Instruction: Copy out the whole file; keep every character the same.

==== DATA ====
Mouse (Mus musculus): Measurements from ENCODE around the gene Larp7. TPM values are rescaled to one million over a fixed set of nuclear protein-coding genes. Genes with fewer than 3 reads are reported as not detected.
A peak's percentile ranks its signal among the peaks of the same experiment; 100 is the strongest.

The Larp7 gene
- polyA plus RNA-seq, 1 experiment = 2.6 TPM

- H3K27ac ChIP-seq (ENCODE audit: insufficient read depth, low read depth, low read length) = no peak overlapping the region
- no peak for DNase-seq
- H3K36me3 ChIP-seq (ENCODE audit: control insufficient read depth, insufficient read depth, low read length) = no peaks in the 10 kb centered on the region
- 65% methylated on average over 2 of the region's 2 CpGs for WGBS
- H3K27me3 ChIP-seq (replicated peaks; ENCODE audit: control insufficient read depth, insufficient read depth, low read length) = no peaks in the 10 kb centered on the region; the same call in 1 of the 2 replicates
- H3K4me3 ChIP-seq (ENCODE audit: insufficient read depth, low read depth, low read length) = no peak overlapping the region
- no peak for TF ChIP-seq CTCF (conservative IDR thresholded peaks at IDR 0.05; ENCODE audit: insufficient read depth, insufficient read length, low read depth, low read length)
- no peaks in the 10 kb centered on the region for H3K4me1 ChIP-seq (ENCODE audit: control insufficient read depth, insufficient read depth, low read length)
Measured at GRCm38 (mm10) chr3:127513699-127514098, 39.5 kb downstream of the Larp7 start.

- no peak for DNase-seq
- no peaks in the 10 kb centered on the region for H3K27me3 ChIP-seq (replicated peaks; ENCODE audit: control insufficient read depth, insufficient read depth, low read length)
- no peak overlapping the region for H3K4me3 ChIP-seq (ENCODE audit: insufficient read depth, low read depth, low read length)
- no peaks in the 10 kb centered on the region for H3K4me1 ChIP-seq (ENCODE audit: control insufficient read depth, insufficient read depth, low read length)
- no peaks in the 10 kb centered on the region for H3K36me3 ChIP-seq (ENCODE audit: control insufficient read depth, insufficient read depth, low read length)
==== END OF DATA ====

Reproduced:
Mouse (Mus musculus): Measurements from ENCODE around the gene Larp7. TPM values are rescaled to one million over a fixed set of nuclear protein-coding genes. Genes with fewer than 3 reads are reported as not detected.
A peak's percentile ranks its signal among the peaks of the same experiment; 100 is the strongest.

The Larp7 gene
- polyA plus RNA-seq, 1 experiment = 2.6 TPM

- H3K27ac ChIP-seq (ENCODE audit: insufficient read depth, low read depth, low read length) = no peak overlapping the region
- no peak for DNase-seq
- H3K36me3 ChIP-seq (ENCODE audit: control insufficient read depth, insufficient read depth, low read length) = no peaks in the 10 kb centered on the region
- 65% methylated on average over 2 of the region's 2 CpGs for WGBS
- H3K27me3 ChIP-seq (replicated peaks; ENCODE audit: control insufficient read depth, insufficient read depth, low read length) = no peaks in the 10 kb centered on the region; the same call in 1 of the 2 replicates
- H3K4me3 ChIP-seq (ENCODE audit: insufficient read depth, low read depth, low read length) = no peak overlapping the region
- no peak for TF ChIP-seq CTCF (conservative IDR thresholded peaks at IDR 0.05; ENCODE audit: insufficient read depth, insufficient read length, low read depth, low read length)
- no peaks in the 10 kb centered on the region for H3K4me1 ChIP-seq (ENCODE audit: control insufficient read depth, insufficient read depth, low read length)
Measured at GRCm38 (mm10) chr3:127513699-127514098, 39.5 kb downstream of the Larp7 start.

- no peak for DNase-seq
- no peaks in the 10 kb centered on the region for H3K27me3 ChIP-seq (replicated peaks; ENCODE audit: control insufficient read depth, insufficient read depth, low read length)
- no peak overlapping the region for H3K4me3 ChIP-seq (ENCODE audit: insufficient read depth, low read depth, low read length)
- no peaks in the 10 kb centered on the region for H3K4me1 ChIP-seq (ENCODE audit: control insufficient read depth, insufficient read depth, low read length)
- no peaks in the 10 kb centered on the region for H3K36me3 ChIP-seq (ENCODE audit: control insufficient read depth, insufficient read depth, low read length)